“The truth is a kernel of wheat must be planted in the soil. Unless it dies it will be alone—a single seed. But its death will produce many new kernels—a plentiful harvest of new lives.” (John 12:24)
Jesus spoke these words in Jerusalem just days before his death. As he further explained that he would be lifted up on the cross and would draw everyone to himself, the crowd challenged him, “Die? We understood from Scripture that the Messiah would live forever.” (John 12:34)
Even though Jesus had given his disciples multiple indications of his suffering and death, they did not understand these things during his lifetime. In Luke 24, we are able to enter into the journey of two of his disciples on their walk to Emmaus in deep despair over Jesus’ crucifixion because they “had thought he was the Messiah who had come to rescue Israel.” (v. 21) Unrecognizable to them at first, Jesus himself began to walk beside them and explain the Scriptures in such a way that their hearts were burning within them.
Jesus' explanations of himself through the Old Testament revealed to them that God’s Word had pointed to the Messiah’s suffering and death all along and they had missed it. But when they “got it” and understood the fulfillment of God’s perfect plan through Jesus’ suffering, death, and resurrection they were filled with hope and joy as they raced back to Jerusalem to share this Good News with their brothers and sisters (who were still in despair over Jesus’ death).
King David experienced his own unmet expectations with the LORD when Uzzah was struck dead for steadying the Ark as it was brought into Jerusalem. (2 Samuel 6). After a brief time of real confusion, fear, and anger toward God, David wholeheartedly sought Him for the answer, and He graciously revealed it. (See "Stop the Cart" blog on March 19.)
While Jesus' disciples and David needed God's revelation and insight to understand why things hadn't turned out the way they had expected, Naaman the leper needed to be open to God's acting in a completely different way than the way he had envisioned. In 2 Kings 5, Naaman, the commander of the Aramean army, came to Israel seeking healing from his leprosy, with a letter from his king and loads of lavish gifts. Elisha the prophet simply sent a messenger out to meet him with instructions to wash in the Jordan River seven times. (verse 10).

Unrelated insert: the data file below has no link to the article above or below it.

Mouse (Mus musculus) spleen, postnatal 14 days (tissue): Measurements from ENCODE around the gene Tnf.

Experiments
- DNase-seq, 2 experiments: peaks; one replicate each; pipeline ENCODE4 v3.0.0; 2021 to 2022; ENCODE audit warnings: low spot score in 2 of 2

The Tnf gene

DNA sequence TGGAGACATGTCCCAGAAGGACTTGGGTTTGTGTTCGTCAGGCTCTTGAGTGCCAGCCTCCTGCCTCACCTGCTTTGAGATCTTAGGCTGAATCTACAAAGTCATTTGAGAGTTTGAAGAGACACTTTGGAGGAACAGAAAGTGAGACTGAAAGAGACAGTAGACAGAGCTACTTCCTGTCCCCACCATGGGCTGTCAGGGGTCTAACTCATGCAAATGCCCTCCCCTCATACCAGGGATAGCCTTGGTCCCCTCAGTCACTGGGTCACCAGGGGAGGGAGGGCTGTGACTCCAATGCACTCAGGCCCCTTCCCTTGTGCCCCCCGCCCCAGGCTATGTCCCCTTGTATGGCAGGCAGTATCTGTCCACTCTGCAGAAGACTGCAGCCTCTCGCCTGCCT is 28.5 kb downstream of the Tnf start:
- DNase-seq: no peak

How did Naaman respond to his unmet expectations?
“...Namman became angry and stalked away. “I thought he would surely come out to meet me!’ he said. ‘I expected him to wave his hand over the leprosy and call on the name of the LORD his God and heal me! Aren’t the Abana River and Pharpar River of Damascus better than all the rivers of Israel put together? Why shouldn’t I wash in them and be healed?’ So Naaman turned and went away in a rage. But his officers tried to reason with him and said, ‘Sir, if the prophet had told you to do some great thing, wouldn’t you have done it? So you should certainly obey him when he says simply to go and wash and be cured!’ So Naaman went down to the Jordan River and dipped himself seven times as the man of God had instructed him. And his flesh became as healthy as a young child’s, and he was healed! (verses 11-14)
Naaman had to die to self and his grand expectations of what his healing should look like in order to experience new life from a simple and unexpected way of being healed. As he died to pride and anger, his heart was opened to the God he had not known before. He said, “Now I know at last that there is no God in all the world except in Israel.” (verse 15)
My heart goes out to Jesus’ disciples, David, and Naaman as they each wrestled with their unmet expectations with the LORD. I have been having similar feelings of despair, confusion, anger, and wanting to walk away because God has not brought relief from my headaches when I thought He would and He has not answered our adoption request of two siblings from Gansu province. I feel that I have been living by adjusting myself to what seems like “God’s second best.”